Herpes labialis, commonly known as cold sores, is a type of infection by the herpes simplex virus. Approximately 90% of the adult population have had an herpes labialis infection at some point in their lives, but not all experience any symptoms. The virus does not leave the body, however, and it can cause occasional symptoms.
The typical initial symptoms of herpes labialis include redness and a burning or stinging sensation in the lips and oral mucosa. A couple of days after the appearance of these symptoms, blisters develop on the lips. The blisters are initially clear before first turning yellow and then developing into watering scabs. The scabs fall off in a week or two.
A herpes labialis infection can also spread to other parts of the face than the area of the mouth and lips. A quite common location of herpes labialis is next to the nostrils. If the herpes symptoms spread near the eyes, it is advisable to seek the attention of an ophthalmologist.
The virus is asymptomatic most of the time, but it can be activated by the common cold, sunshine or stress, for example. There is no way of preventing a herpes labialis infection, and it is not worth placing certain restrictions on your life.
Herpes labialis is most commonly treated with aciclovir or valaciclovir. If the infection is intense, orally taken aciclovir or valaciclovir provide quick relief. Herpes subsides spontaneously in a week or two.
It is recommended to seek medical attention in the case of prolonged symptoms of herpes. You should also see a doctor if you are experiencing the symptoms of herpes labialis for the first time. It is recommended that a doctor confirms that the symptoms are related to herpes labialis before treatment is initiated.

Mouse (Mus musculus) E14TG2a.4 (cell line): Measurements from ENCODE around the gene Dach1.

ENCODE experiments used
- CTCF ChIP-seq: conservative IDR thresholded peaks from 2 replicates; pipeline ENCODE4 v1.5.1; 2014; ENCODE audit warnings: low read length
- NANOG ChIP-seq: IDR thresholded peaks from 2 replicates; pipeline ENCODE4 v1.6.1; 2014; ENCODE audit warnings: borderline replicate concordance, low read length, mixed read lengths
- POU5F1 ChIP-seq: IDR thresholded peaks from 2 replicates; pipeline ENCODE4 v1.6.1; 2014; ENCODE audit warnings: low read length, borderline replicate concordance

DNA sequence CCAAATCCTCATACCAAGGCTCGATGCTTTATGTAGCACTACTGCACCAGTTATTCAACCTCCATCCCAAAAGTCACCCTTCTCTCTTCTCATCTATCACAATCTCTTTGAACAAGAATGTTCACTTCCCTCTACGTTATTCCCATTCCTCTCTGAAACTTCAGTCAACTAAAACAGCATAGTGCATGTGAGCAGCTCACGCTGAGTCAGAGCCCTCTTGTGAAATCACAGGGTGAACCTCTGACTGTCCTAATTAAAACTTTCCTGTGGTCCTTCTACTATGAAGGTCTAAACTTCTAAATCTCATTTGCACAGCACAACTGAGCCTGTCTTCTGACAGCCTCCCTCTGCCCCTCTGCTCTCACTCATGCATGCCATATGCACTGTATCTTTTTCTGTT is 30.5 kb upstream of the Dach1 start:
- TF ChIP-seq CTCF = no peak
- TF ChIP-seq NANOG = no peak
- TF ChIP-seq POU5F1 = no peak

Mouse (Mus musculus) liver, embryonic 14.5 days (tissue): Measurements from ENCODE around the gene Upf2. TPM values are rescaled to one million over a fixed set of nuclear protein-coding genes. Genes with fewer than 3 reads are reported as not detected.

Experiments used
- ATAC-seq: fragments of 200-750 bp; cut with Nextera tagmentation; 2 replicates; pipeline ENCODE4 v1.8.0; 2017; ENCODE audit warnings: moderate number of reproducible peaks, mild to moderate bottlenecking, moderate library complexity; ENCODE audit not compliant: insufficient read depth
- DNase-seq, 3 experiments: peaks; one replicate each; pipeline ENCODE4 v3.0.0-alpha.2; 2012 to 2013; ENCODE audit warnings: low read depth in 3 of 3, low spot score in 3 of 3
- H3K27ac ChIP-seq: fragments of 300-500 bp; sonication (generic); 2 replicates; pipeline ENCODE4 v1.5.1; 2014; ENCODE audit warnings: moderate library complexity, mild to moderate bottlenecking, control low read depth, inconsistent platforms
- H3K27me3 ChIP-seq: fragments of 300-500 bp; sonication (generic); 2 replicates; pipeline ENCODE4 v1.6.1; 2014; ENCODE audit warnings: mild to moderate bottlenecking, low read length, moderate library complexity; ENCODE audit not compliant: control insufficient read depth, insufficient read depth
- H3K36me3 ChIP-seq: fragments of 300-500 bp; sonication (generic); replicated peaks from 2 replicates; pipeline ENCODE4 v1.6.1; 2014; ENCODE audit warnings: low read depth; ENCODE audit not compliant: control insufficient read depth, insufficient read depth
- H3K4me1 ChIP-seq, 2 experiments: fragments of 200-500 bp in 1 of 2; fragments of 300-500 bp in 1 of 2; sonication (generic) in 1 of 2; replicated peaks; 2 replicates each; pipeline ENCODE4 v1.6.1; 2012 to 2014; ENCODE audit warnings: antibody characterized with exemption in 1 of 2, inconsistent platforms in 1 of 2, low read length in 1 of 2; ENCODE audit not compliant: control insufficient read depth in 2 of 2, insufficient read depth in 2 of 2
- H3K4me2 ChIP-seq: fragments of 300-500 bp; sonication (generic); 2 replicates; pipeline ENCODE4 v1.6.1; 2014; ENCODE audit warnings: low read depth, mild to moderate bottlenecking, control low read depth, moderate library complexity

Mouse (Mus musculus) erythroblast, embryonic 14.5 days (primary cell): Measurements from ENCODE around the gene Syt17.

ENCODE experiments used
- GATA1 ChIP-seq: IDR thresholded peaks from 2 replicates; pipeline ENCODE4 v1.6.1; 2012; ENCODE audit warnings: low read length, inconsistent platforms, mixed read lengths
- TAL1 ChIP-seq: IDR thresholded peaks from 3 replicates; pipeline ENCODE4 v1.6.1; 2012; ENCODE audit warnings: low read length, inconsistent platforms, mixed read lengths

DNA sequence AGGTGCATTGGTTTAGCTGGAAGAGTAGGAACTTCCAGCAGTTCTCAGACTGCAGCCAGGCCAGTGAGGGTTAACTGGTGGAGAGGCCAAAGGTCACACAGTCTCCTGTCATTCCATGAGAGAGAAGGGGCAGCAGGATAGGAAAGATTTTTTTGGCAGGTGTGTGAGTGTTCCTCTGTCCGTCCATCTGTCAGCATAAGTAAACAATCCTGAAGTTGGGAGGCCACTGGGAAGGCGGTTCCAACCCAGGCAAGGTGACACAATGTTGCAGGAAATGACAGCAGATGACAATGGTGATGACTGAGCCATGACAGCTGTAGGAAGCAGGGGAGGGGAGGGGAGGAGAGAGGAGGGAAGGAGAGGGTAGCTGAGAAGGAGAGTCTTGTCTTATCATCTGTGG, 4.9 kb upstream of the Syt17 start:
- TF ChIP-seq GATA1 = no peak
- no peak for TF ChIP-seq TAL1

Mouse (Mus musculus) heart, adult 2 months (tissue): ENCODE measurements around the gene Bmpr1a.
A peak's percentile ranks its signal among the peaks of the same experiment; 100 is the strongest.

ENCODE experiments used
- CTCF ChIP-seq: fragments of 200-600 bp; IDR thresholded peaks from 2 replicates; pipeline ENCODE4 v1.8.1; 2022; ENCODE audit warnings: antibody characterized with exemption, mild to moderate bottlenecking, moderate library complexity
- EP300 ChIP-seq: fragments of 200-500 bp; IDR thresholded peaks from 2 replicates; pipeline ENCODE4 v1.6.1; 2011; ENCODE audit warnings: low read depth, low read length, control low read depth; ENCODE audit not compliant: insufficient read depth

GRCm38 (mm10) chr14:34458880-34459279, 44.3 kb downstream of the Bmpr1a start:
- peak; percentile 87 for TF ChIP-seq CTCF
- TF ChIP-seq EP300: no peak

If the blistering area becomes suppurative or purulent, visiting a doctor is recommended. A bacterial infection may develop in the suppurative blistering area. The doctor will then assess if the area needs to be treated with an antibiotic cream or an antiseptic hydrocortisone cream.
If the herpes recurs frequently, a doctor may prescribe a prophylactic medication. Prophylactic treatment includes a small does of aciclovir or valaciclovir.
You may book an appointment with a dermatologist, a general practitioner or your occupational health physician.
The most commonly used medications for herpes labialis are aciclovir or valaciclovir. They are antiviral medications. Aciclovir creams and valaciclovir tablets are available in pharmacies without a prescription.
It is easy to transmit herpes labialis through skin contact. That is why unnecessary touching of the infected area during an active infection should be avoided, the hands should be washed extra carefully and good oral hygiene should be maintained. The area where the symptoms are present should be kept as clean as possible.
If you have an active herpes labialis infection, you should not visit a dentist or any another oral healthcare professional.
Some women experience more symptoms of herpes during pregnancy. If the herpes is located in the genital area, it should be reported to the staff of the child health clinic as soon as the pregnancy is confirmed. Herpes labialis cannot be transferred to the foetus because the virus has not entered the circulatory system.
Children can also become infected with herpes. Most children experience the first symptoms at the age of 3–5. Children under 3 with the herpes virus can experience inflammation of the mouth and lips (stomatitis), which may also include a minor fever. Children with symptoms should always see a doctor.